|Photo by Joan Marcus|
What would you say is the trick to making Buddy a character that the other characters can relate to and come to like, as opposed to a strange creature from another planet?
JG: As crazy or goofy or out-there as he can get, I'm an actor who always tries to keep things in an honest or organic place. I've always seen Buddy as just an overgrown child. He's a human being that was raised by elves. So, you've got the nature-nurture thing there. I think because he's just a big kid, and he doesn't have a maliciousness to him or edginess to him — and people are attracted to eternal optimists or wide-eyed children —that's how he gets away with everything. Because he's not a threat to anybody.
I got the impression in certain scenes that you were improvising a line here and there. Are you?
JG: There's only one true improvisatory part of the show, and that's when Walter [Buddy's father] asks me to sing a song to him, like a singing telegram. I always felt like it wouldn't be true to that moment if there were a set or codified melody that I sang. That is always improvised. Sometimes I'll have certain ideas, or I'll try to throw in a melody that someone might recognize. The other night, I sang some melody from Phantom of the Opera to see if he'd catch it, because he [Mark Jacoby] was in the show for two years. But he didn't catch it, which pissed me off. [Laughs.] He was like, "I didn't know you were singing that." I said, "You did it for two years!"
There were things in rehearsal that I ad-libbed that became set script things. I was allowed to have fun that way. It was almost like in a workshop process. When, in one rehearsal, Valerie Wright said, "Screw you, Jenny Craig," I said, "Screw you!" That just came out, and [bookwriters] Bob Martin and Thomas Meehan liked it and kept it.
|photo by Joan Marcus|
I'm guessing that at most of the performances you have a good share of kids in the audience. It must be harder to keep the attention of children. Have you found ways to do that effectively as the run has gone on?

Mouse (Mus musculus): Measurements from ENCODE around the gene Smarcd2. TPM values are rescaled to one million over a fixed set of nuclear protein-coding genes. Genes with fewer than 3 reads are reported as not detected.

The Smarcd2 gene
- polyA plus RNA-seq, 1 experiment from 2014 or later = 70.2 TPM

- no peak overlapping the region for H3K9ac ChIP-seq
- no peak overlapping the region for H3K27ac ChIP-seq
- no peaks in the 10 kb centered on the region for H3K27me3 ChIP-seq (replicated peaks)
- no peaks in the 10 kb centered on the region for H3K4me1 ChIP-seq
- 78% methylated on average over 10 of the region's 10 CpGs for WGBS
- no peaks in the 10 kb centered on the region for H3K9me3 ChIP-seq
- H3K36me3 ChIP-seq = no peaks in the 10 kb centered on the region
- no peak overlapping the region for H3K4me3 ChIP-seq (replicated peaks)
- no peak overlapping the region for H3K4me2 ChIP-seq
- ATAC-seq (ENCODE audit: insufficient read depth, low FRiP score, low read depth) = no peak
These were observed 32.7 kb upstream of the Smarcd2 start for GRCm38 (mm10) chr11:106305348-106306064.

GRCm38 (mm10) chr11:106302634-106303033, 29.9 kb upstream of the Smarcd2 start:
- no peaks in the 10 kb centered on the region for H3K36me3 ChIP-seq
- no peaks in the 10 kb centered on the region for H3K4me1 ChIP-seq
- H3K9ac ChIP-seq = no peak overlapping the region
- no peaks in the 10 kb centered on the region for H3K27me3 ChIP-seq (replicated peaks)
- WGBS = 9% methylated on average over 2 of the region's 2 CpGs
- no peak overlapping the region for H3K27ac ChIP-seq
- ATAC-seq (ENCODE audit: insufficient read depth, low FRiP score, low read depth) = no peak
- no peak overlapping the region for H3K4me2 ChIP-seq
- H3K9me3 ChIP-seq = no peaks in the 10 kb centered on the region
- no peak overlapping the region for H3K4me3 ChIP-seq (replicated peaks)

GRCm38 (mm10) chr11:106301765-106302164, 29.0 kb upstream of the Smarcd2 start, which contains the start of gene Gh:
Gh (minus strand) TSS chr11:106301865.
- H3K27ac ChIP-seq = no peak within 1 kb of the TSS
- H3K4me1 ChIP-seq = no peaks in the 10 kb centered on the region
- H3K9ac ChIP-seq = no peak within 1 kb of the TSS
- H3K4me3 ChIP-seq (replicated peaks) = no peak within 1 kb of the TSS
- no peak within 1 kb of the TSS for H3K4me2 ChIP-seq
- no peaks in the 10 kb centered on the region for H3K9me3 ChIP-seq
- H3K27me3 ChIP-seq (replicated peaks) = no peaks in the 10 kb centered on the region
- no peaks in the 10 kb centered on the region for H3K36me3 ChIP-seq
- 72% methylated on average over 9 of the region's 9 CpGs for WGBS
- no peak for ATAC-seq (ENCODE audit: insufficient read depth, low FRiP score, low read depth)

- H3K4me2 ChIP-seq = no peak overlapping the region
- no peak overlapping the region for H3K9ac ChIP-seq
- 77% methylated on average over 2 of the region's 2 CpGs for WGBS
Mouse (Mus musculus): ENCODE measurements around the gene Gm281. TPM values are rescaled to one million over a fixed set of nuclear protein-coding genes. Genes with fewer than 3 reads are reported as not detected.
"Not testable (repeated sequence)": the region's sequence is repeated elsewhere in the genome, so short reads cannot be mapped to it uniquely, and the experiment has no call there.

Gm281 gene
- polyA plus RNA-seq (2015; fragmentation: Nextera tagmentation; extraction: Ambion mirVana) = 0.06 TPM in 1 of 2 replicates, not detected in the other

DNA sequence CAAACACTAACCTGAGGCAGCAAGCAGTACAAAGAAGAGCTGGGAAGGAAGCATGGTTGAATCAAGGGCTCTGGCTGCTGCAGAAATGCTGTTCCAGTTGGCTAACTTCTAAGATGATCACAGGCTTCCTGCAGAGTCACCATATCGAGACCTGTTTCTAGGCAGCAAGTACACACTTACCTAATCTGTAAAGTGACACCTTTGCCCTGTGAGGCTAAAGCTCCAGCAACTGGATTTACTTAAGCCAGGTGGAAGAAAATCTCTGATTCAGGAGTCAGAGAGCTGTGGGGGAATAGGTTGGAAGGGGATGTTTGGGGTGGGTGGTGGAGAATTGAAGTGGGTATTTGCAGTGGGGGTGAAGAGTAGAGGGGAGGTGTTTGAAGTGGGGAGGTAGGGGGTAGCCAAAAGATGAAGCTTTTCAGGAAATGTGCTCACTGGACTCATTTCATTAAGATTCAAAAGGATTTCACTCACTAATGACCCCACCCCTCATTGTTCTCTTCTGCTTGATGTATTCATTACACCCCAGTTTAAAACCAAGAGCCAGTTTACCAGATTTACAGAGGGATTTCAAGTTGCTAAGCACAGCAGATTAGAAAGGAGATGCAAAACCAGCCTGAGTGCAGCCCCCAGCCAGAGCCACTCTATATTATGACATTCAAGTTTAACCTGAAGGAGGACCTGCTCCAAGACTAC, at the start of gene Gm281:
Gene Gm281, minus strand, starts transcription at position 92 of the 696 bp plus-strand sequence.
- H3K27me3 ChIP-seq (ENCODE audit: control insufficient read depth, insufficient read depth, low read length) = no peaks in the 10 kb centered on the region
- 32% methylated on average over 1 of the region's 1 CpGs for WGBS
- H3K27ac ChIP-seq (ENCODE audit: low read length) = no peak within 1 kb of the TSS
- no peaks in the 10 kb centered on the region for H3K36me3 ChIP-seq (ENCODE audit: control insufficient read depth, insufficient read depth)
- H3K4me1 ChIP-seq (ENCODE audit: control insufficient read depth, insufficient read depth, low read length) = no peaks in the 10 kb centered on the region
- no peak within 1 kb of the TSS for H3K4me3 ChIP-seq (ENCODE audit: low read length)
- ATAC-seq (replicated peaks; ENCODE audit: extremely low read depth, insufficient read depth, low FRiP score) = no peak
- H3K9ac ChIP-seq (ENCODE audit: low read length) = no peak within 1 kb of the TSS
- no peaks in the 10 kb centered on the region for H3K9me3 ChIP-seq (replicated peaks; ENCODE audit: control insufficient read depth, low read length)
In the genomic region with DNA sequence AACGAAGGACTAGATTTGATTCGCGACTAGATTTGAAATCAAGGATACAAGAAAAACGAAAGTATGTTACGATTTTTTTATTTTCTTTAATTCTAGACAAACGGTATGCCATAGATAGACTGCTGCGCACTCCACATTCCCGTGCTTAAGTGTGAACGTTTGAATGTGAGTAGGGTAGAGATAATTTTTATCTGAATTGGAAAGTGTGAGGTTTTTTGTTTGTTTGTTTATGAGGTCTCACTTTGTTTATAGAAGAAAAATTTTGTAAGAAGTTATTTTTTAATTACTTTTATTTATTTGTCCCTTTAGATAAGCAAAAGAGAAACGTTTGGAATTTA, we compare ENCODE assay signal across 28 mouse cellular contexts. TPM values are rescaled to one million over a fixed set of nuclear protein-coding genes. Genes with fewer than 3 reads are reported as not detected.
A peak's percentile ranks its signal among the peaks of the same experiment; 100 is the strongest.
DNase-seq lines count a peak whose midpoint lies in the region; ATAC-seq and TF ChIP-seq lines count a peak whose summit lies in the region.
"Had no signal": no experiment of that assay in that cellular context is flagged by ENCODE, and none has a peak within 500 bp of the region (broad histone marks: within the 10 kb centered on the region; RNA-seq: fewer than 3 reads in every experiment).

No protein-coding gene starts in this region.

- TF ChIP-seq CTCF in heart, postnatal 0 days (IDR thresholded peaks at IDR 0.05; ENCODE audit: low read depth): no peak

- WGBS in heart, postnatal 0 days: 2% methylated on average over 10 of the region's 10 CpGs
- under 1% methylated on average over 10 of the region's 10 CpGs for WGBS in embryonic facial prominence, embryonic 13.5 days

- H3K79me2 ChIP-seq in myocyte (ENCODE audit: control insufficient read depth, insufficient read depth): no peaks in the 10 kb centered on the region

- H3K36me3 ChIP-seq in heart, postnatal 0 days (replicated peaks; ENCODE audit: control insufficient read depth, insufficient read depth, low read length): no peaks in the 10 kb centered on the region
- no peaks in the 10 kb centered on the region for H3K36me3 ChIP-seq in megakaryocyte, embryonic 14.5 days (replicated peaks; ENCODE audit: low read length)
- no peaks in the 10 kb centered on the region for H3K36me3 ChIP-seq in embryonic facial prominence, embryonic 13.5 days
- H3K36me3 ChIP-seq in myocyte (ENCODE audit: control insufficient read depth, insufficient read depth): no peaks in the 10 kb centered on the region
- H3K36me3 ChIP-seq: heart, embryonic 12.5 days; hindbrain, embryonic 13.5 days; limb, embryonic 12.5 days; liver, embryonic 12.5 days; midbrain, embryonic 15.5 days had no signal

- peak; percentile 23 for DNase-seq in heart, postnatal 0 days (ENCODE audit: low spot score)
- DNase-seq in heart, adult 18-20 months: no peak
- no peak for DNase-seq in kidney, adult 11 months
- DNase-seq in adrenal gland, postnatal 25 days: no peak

JG: I feel like the show is built to have kid's attention. Being Buddy, it's like being Elmo or Dora the Explorer. It's this character they totally love, because they see themselves in the character. I never feel like there are kids out there who are not enjoying the show, and are saying, "Mom, I want to go." There was a time when I had this fear it would be like a children's theatre thing. But part of the beauty of the show is it's really well-focused, and that's a tribute to Casey's direction and the writing, and the music. It's keep the focus of the kids the whole time. At the same time, it doesn't pander to them.
JG: Yeah, that's a fun and special thing for me. Some of the kids are so excited. Younger kids, I can see how nervous they are to meet me. But as soon as I say, "You want to take a picture with me?," they're like, "Yeah, yeah, yeah!" Even Wayne Knight's son. Wayne has a two-and-a-half-year-old son name Liam. All he wants to do is talk to "Buddy Elf." If Wayne asked him what he wants for the holidays, he'll say, "I'll have to talk to 'Buddy Elf' about that." Wayne plays Santa Claus in the show. Liam doesn't even want to talk to Santa Claus, he wants to talk to Buddy Elf.
You're a New Yorker, right? You were born here.
JG: I was born in Riverdale. When I was five, we moved to Long Island.
Did your parents ever take you to the theatre
JG: Yeah, tons. Annie was my first musical. I saw the original Les Miz.
Annie was your first musical? I guess you've been too busy to see the new revival.
JG: No, but I want to. The day of the Macy's Thanksgiving parade, we got to hang out with the other casts who were doing the parade. Lilla Crawford, who plays Annie, was there. And she came up to me and said, "Are you Elf in Elf!?" And I said, "Are you Annie in Annie!?" I got a picture with her and said to Thomas Meehan: "Thomas Meehan's worlds collide!"
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